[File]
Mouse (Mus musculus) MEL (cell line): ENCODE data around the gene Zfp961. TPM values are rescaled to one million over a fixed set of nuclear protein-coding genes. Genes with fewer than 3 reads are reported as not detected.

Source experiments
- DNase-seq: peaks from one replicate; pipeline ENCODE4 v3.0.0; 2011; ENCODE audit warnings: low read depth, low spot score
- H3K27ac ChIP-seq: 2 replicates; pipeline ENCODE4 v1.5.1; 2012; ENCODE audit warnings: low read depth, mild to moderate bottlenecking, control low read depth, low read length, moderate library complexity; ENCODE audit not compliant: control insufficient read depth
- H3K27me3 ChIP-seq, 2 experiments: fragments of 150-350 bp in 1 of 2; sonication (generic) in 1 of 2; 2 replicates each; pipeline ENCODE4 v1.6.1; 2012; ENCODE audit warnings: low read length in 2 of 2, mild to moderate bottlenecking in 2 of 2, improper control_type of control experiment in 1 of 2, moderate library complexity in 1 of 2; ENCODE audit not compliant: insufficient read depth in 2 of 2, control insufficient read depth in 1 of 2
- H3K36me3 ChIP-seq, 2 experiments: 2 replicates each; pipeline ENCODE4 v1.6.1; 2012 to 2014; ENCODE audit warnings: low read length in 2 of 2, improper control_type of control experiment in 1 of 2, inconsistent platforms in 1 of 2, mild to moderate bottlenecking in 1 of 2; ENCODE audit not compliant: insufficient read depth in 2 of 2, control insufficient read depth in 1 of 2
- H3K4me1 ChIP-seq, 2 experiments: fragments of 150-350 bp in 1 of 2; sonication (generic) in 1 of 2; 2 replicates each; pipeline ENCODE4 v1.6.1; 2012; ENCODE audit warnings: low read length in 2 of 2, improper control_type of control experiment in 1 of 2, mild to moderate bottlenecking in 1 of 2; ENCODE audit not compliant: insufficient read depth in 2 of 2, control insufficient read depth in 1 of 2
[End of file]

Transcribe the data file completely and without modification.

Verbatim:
Mouse (Mus musculus) MEL (cell line): ENCODE data around the gene Zfp961. TPM values are rescaled to one million over a fixed set of nuclear protein-coding genes. Genes with fewer than 3 reads are reported as not detected.

Source experiments
- DNase-seq: peaks from one replicate; pipeline ENCODE4 v3.0.0; 2011; ENCODE audit warnings: low read depth, low spot score
- H3K27ac ChIP-seq: 2 replicates; pipeline ENCODE4 v1.5.1; 2012; ENCODE audit warnings: low read depth, mild to moderate bottlenecking, control low read depth, low read length, moderate library complexity; ENCODE audit not compliant: control insufficient read depth
- H3K27me3 ChIP-seq, 2 experiments: fragments of 150-350 bp in 1 of 2; sonication (generic) in 1 of 2; 2 replicates each; pipeline ENCODE4 v1.6.1; 2012; ENCODE audit warnings: low read length in 2 of 2, mild to moderate bottlenecking in 2 of 2, improper control_type of control experiment in 1 of 2, moderate library complexity in 1 of 2; ENCODE audit not compliant: insufficient read depth in 2 of 2, control insufficient read depth in 1 of 2
- H3K36me3 ChIP-seq, 2 experiments: 2 replicates each; pipeline ENCODE4 v1.6.1; 2012 to 2014; ENCODE audit warnings: low read length in 2 of 2, improper control_type of control experiment in 1 of 2, inconsistent platforms in 1 of 2, mild to moderate bottlenecking in 1 of 2; ENCODE audit not compliant: insufficient read depth in 2 of 2, control insufficient read depth in 1 of 2
- H3K4me1 ChIP-seq, 2 experiments: fragments of 150-350 bp in 1 of 2; sonication (generic) in 1 of 2; 2 replicates each; pipeline ENCODE4 v1.6.1; 2012; ENCODE audit warnings: low read length in 2 of 2, improper control_type of control experiment in 1 of 2, mild to moderate bottlenecking in 1 of 2; ENCODE audit not compliant: insufficient read depth in 2 of 2, control insufficient read depth in 1 of 2